Friday, May 19, 2006

Roll me over, Domino

Although the 2005 bounty hunter flick DOMINO was supposedly based on a "true" story (just like The Amityville Horror or the Iraqi War), it's just a whole lot easier to turn off your brain completely and try to regard it as pure pulp fiction.

Which, come to think of it, is sorta just like The Amityville Horror or the Iraqi War.

Anyway, even then it's a hard slog. Still, it's easier to swallow this cinematic turd as a hopped-up cartoon than to try to take seriously the over-the-top pretensions of director Tony "Top Gun" Scott's "impressionistic interpretation" on the life of beautiful public school-educated English girl turned ass-kicking gun-toting LA bounty hunter Domino Harvey.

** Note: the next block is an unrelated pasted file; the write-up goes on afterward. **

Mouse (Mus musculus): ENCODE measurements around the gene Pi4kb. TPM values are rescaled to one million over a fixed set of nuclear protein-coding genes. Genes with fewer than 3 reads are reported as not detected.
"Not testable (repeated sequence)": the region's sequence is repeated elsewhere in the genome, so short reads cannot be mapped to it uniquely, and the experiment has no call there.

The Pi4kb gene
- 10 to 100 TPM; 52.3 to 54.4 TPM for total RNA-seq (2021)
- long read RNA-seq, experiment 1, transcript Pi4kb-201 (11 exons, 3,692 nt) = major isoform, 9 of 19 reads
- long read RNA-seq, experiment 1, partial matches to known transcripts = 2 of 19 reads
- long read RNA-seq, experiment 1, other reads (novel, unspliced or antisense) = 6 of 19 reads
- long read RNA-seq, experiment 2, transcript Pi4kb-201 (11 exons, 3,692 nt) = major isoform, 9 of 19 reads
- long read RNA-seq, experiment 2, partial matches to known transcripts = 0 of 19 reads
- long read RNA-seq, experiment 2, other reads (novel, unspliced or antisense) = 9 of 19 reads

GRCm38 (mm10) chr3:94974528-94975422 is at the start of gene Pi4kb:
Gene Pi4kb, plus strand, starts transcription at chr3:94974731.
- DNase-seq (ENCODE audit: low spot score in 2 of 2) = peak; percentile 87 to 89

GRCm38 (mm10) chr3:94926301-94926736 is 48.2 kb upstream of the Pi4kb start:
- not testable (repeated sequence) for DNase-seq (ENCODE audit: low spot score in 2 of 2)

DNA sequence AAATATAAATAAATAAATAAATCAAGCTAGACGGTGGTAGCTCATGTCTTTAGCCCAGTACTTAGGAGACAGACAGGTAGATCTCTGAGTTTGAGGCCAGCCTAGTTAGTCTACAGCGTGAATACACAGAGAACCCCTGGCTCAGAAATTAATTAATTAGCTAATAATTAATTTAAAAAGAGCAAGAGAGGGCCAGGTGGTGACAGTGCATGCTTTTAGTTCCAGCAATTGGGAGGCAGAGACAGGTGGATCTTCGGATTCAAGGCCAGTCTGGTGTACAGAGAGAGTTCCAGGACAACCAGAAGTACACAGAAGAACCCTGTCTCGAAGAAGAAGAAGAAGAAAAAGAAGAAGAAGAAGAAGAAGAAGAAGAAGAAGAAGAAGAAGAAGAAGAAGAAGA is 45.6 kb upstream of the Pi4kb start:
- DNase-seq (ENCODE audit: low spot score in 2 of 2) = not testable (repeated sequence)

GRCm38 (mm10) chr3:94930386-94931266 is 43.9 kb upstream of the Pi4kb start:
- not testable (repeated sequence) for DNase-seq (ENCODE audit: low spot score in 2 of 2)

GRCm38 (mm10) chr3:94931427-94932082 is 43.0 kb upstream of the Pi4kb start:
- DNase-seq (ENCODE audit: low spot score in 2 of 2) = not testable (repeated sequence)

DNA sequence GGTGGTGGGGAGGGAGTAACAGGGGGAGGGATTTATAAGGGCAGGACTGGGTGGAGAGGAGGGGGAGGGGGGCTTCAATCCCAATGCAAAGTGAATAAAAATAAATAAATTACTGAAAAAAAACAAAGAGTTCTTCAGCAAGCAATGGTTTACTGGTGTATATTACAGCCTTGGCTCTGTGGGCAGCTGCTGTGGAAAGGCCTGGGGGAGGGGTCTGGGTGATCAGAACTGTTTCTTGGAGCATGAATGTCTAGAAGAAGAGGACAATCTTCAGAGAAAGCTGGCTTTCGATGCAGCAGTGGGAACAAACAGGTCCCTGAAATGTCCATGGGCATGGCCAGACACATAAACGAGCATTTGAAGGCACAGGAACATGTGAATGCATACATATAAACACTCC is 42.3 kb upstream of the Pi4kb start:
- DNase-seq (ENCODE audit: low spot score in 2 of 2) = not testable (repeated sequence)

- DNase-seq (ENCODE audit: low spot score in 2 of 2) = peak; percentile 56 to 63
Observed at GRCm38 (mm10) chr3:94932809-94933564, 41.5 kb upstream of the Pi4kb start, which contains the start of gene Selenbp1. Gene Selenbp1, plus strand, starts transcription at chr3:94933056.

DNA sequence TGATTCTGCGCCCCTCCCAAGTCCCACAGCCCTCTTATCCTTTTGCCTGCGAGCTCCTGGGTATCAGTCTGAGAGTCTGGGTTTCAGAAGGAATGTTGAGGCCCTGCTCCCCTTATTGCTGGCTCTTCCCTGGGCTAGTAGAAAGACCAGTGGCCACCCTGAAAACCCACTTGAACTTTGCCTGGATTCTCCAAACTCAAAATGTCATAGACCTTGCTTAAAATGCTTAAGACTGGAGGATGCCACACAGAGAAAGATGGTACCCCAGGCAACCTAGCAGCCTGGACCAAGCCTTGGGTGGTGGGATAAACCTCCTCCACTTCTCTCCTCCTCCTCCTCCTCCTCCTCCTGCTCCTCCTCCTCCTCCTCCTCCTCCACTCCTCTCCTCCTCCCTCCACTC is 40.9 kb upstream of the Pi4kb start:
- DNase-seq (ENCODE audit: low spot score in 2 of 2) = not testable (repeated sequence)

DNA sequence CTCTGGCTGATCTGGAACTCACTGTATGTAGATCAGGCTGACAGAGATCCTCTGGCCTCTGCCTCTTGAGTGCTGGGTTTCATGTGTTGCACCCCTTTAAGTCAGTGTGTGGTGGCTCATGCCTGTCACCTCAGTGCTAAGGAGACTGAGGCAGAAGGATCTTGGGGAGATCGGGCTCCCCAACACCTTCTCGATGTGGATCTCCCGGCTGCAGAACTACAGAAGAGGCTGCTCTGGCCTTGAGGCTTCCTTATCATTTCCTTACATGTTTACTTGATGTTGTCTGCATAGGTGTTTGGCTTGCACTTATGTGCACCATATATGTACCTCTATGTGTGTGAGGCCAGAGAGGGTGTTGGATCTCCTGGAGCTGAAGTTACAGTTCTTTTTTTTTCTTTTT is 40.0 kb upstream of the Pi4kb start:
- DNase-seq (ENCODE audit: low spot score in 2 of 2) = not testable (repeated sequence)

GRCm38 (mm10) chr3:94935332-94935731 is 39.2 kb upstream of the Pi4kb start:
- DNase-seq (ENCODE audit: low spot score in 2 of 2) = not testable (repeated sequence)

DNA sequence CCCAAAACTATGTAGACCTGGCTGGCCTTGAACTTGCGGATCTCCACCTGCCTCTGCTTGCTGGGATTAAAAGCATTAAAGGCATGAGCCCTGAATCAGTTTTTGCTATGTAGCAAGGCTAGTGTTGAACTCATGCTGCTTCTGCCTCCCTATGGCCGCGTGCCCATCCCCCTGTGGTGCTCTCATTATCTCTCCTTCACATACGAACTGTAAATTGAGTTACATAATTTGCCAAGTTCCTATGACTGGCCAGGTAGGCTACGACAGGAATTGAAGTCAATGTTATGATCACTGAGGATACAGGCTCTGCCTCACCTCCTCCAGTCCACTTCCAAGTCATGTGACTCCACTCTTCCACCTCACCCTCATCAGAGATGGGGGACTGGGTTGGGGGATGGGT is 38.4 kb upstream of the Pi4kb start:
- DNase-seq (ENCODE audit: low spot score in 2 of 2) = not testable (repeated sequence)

Yes, Domino Harvey was the daughter of acclaimed actor Laurence Harvey, and yes, after stints as a fashion model and pampered Beverly Hills brat, Domino Harvey did indeed become a take-charge Los Angeles bounty hunter, kicking down doors and hauling assholes back to jail. But evidently that wasn't enough for the ham-fisted film maker and his screenwriters, Richard Kelly and Steve Barancik-- nope, they had to get "creative."